This marks the first Christmas spent not only away from family, but outside of the United States. It’s been a bittersweet experience, but something that I think is part of a natural progression in life.
Christmas in China has, in some ways, stripped the holiday to its essence – a reflection of the best and worst of this season. This week in our Oral English classes, we talked about the Christmas holiday and its history and traditions, and I think our students have reflected this paradox of the holiday season most accurately.
The export of Christmas, unfortunately, has become another opportunity for commercialization. Joel talked about Santa Claus, to which a student remarked, “In America, Santa Claus gives presents. In China, Santa Claus gives flyers.”
In my Western Cultures class, Charlie Brown wailed, “even my own dog has gone commercial for Christmas.”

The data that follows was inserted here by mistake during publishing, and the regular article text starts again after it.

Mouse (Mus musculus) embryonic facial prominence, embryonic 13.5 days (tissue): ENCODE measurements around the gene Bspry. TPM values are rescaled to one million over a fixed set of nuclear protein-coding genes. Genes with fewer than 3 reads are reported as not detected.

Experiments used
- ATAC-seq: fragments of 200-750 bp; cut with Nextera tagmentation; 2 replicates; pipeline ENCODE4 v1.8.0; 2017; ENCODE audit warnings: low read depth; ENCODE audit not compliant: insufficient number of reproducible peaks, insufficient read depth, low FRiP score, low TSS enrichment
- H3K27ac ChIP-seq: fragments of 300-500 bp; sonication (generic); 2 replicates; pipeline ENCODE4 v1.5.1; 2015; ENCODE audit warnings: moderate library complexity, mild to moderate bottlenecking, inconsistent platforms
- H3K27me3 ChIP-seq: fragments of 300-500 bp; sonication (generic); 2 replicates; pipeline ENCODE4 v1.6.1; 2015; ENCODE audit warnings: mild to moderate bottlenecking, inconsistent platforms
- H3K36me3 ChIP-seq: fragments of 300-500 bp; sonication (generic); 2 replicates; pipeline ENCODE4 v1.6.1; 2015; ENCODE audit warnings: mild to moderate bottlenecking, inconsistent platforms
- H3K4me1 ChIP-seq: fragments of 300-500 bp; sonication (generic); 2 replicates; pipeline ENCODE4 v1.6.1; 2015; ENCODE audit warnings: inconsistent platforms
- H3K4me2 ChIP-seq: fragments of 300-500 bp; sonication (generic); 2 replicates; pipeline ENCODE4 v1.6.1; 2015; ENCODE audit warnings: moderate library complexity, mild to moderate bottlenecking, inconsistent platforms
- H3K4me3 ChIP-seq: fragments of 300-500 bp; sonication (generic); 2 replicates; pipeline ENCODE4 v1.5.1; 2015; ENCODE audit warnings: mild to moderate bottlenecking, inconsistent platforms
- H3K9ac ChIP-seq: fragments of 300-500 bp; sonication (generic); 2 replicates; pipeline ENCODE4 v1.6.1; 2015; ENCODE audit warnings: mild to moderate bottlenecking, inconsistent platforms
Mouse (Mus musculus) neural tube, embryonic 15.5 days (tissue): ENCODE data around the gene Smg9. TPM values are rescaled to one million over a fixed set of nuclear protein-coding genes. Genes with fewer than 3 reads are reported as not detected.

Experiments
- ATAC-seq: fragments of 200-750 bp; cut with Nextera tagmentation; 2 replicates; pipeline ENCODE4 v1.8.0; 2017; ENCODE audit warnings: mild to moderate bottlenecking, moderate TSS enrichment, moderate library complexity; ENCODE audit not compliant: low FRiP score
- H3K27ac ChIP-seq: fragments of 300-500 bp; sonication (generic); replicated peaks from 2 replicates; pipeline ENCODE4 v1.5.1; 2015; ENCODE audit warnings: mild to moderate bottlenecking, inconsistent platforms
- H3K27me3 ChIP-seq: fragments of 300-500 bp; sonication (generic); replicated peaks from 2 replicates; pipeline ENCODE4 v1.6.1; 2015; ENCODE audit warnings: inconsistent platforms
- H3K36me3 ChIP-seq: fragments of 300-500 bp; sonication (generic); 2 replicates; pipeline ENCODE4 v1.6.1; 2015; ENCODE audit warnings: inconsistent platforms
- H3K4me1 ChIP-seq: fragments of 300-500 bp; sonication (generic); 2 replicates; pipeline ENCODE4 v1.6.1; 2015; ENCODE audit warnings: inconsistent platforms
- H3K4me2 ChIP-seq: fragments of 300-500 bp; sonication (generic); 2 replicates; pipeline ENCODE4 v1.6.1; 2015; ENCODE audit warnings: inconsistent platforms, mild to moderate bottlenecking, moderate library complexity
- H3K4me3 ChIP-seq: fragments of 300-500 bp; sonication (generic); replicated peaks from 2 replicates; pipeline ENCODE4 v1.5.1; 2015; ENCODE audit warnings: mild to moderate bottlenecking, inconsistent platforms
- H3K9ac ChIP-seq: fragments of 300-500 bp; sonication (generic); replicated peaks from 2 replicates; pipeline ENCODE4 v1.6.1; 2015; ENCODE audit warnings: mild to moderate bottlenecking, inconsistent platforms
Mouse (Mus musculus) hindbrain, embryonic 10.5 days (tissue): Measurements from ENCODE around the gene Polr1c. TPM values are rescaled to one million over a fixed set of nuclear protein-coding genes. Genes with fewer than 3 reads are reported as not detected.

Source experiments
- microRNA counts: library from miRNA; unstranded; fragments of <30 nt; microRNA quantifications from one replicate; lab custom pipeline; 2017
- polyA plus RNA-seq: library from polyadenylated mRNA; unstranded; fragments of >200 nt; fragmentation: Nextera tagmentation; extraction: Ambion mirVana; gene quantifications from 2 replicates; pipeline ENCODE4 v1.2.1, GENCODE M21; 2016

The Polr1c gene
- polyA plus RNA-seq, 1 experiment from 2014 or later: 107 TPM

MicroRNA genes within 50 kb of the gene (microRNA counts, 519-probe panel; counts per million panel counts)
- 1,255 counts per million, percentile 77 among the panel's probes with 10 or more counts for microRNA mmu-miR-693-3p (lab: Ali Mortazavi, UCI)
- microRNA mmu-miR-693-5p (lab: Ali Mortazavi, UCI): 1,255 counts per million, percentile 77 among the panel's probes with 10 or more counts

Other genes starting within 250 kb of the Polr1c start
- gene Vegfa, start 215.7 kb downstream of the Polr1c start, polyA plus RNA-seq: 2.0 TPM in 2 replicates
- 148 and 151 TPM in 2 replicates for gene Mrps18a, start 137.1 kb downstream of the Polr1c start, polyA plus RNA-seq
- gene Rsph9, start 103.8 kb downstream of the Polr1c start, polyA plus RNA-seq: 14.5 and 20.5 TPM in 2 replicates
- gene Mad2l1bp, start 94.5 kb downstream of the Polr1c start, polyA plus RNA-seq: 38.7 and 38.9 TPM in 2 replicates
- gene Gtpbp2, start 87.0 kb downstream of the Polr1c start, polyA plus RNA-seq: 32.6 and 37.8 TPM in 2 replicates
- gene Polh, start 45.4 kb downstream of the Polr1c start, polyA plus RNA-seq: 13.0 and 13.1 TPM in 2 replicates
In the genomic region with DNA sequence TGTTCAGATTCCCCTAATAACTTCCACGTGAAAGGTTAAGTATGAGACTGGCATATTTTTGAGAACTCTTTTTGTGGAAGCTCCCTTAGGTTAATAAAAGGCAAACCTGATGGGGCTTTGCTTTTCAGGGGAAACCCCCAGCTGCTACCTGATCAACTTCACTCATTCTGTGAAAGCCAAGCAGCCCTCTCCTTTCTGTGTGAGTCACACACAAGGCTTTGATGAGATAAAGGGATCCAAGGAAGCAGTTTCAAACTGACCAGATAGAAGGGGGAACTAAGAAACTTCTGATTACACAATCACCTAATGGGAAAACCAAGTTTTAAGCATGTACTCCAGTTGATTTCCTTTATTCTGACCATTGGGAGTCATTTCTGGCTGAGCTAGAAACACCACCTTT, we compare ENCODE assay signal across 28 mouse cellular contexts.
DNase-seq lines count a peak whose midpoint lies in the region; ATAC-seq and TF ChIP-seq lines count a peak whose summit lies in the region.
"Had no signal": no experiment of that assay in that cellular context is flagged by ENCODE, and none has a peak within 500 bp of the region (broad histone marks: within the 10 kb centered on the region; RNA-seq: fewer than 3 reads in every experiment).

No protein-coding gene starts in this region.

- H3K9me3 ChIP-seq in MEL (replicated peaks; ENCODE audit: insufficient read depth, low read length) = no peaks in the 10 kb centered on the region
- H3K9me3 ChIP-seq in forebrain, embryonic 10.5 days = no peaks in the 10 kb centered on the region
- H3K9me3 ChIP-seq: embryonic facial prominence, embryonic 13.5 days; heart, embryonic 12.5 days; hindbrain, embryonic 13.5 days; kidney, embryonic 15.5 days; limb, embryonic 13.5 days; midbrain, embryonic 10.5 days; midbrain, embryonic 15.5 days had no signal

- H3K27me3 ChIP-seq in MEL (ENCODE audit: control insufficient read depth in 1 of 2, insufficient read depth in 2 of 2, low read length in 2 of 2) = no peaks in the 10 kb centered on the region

After another class, one of Joel’s students told him she wanted to give him a Christmas present. She motioned for him to walk with him, and she started to sing “Amazing Grace” in Chinese. She then proceeded to say, “even though you are far away from your family and friends, God is with you and Jesus always loves you.” She thanked Joel for talking about Jesus Christ, as she and three other classmates were Christians.
And in my Western Cultures class, Linus recited Luke 2:8-14.
“And there were shepherds living out in the fields nearby, keeping watch over their flocks at night. An angel of the Lord appeared to them, and the glory of the Lord shone around them, and they were terrified. But the angel said to them, ‘Do not be afraid. I bring you good news of great joy that will be for all the people. Today in the town of David a Savior has been born to you; he is Christ the Lord. This will be a sign to you: You will find a baby wrapped in cloths and lying in a manger.’ Suddenly a great company of the heavenly host appeared with the angel, praising God and saying, ‘Glory to God in the highest, and on earth peace to men on whom his favor rests.’ “